Tim Storey has a reputation to live up to. Eric's. And it's not easy . . . National champ in singles AND doubles in racquetball. A solid player with no visible weakness. A player many seniors would sooner meet off the court. Dark, young and handsome.
Not even considering the reoccuring introduction at tournaments, " . . . and this is Eric's father, Tim."The Storeys are, in fact, a father/son or son/father team, whichever, from Provo, and by U.S. National Doubles Championships standards, a very good one. The twosome moved into the semifinals of the A division on Friday.
Not an easy job anytime, but especially significant when taken into account that Eric is a teen-ager by only one year. At 13, he's at least a dozen years away from reaching the average age of most of the players he's competing against.
An obvious benefit, notes the senior Storey, for the first two minutes of a match.
"They see Eric and think they've got an easy touch . . . until he hits a couple of shots. Then they realize they've made a mistake and start picking on me," he said with an obviously proud father's smile.
Eric started playing racquetball when he was 5. By the time he was 9 it was obvious to dad that there was something to his forehand.
"We entered him in a few novice tournaments and not only was he able to hit with a lot of adult players, but was beating some.
We moved him into junior tournaments to take away some of the intimidation. That's when he really started to develop," the senior Storey recalled.
Developed to where he was the ruling national 10 singles and doubles champ, and is now the reigning national 12 singles and doubles champion.
Friday, the Storeys beat Sarge Kane and Art Stoker of Boise, Idaho, 15-8, 10-15, 11-2.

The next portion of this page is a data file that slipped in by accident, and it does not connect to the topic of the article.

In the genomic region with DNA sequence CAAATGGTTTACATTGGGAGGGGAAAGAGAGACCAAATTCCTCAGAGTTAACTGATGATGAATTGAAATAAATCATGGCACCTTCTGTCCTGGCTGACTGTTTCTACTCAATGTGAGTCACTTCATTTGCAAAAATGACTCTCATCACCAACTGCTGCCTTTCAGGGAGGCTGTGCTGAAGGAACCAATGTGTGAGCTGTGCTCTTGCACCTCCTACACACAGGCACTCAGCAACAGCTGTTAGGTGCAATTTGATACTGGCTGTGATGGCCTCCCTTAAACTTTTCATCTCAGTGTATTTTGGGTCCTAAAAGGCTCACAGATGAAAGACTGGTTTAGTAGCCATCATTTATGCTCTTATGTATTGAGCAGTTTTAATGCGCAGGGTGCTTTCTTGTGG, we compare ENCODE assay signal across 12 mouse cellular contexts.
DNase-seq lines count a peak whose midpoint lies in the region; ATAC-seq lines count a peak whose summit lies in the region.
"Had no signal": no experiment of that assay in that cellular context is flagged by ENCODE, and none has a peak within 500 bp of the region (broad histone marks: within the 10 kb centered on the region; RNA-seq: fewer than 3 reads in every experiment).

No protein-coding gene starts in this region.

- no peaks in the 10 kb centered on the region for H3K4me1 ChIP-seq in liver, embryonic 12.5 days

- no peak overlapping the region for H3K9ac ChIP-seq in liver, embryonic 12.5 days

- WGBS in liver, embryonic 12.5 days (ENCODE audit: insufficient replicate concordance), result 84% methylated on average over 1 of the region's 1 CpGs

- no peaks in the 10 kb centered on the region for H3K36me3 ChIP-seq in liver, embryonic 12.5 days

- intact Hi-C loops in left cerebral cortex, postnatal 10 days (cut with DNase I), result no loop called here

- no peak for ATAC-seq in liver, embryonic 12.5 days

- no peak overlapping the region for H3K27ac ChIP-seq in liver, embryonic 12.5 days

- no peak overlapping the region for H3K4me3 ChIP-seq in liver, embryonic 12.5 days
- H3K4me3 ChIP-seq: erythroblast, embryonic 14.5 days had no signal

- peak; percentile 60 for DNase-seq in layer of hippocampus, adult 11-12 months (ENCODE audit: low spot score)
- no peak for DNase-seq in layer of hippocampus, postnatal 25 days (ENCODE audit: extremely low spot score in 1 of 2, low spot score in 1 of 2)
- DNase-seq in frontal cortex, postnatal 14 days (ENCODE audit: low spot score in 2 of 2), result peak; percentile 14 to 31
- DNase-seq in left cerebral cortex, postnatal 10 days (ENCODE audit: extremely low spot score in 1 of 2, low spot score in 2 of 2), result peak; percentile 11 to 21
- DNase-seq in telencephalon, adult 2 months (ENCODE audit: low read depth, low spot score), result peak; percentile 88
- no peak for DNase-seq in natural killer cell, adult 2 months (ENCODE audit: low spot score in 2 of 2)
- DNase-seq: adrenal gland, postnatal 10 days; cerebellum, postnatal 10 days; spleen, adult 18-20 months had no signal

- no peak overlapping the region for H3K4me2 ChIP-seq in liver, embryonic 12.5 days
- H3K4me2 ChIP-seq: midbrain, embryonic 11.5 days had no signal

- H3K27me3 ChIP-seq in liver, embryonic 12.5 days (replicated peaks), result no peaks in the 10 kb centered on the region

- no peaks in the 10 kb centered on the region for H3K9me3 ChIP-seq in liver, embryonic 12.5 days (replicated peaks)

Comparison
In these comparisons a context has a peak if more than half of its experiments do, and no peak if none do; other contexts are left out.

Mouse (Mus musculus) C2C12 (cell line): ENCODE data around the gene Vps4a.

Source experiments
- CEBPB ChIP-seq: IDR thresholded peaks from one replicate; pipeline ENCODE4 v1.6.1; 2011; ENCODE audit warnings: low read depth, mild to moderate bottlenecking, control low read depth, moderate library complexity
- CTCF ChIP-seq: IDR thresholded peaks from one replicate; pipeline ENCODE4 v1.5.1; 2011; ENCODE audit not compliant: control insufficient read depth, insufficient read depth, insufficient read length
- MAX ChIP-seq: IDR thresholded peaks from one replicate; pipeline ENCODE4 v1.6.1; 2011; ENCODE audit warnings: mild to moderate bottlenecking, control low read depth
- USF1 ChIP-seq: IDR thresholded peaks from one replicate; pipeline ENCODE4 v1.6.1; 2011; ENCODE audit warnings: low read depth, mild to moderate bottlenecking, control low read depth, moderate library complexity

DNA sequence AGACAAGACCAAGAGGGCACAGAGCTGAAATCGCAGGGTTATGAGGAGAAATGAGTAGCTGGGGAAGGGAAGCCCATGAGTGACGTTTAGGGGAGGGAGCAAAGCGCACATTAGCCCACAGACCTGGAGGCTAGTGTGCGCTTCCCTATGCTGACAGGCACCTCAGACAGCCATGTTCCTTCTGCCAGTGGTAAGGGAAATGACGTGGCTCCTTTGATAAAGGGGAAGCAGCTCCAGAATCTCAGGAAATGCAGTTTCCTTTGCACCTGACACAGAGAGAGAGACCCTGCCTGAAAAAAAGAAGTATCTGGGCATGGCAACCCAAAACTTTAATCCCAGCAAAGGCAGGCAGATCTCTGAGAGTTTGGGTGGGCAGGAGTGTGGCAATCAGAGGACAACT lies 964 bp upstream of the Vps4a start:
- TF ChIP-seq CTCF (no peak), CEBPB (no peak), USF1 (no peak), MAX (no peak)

And they beat them, said Eric, on good, solid teamwork. Father/son togetherness. Companionships, he added, with maybe some occasional son to father advice . . . "Like I'll say, `Why did you miss that shot, or something like that," admitted Eric half smiling. "Then it's back to our game."
"Yea, he will," said father with a knowing nod.
But as teams go, Tim would have none other than Eric on his right - for now.
"I know I've only got one or two more years before he'll be in a class above me. These are the times we'll share together. I wouldn't miss this for anything. Anything," he added.
And they do play well together, as many of the country's top A class players have found out. They likely took the little guy too lightly, and then found out that the big guy wasn't so bad himself.
The tournament, being sponsored by Cannon Industries and Ken Garff Motors, brought together 600 of the top racquetball players in the country for competition in 34 division.
In the top division, the open, just one above the A, things went as expected. Seeded teams won - some easily and some not so easily.
The No. 1 seeded team in the women's open, for example, hardly got warmed up. Malia Bailey, from Norfolk, Va., and Toni Bevelock, from Santa Ana, Calif., beat Terry Latham, from Albuquerque, N.M., and Linda Porter, from Elgin, Ill., 15-4 and 15-1.
It was, admitted Bevelock, the kind of match the top team likes to open against . . . "Good, but off just a little. We were on. We played well. Considering we haven't played together since last year, I'm pleased."
For the No. 2 men's team of Brian Hawkes, from Santa Ana, Calif., and Egan Inoue, from Honolulu, Hawaii, the match didn't go that smoothly in the middle. They won the first game and the tie breaker handily, but slipped in the middle - the second game.
According to Inoue, the two haven't played as a team before and in the second game tried some silent signals.
"And they didn't work. We tried to see what would happen if I just hit a shot and he moved to a spot. We had to go back to our regular game in the tie breaker," he admitted.
The two beat Joe Cline, from Warren, N.J., and Ron Digiacomo, from Manorville, N.Y., 15-1, 11-15, 11-1.
The seminfals will be played today starting at 2 p.m.
There will be no charge for the semifinals today, but there will be a fee for the finals on Sunday at 11:30 a.m.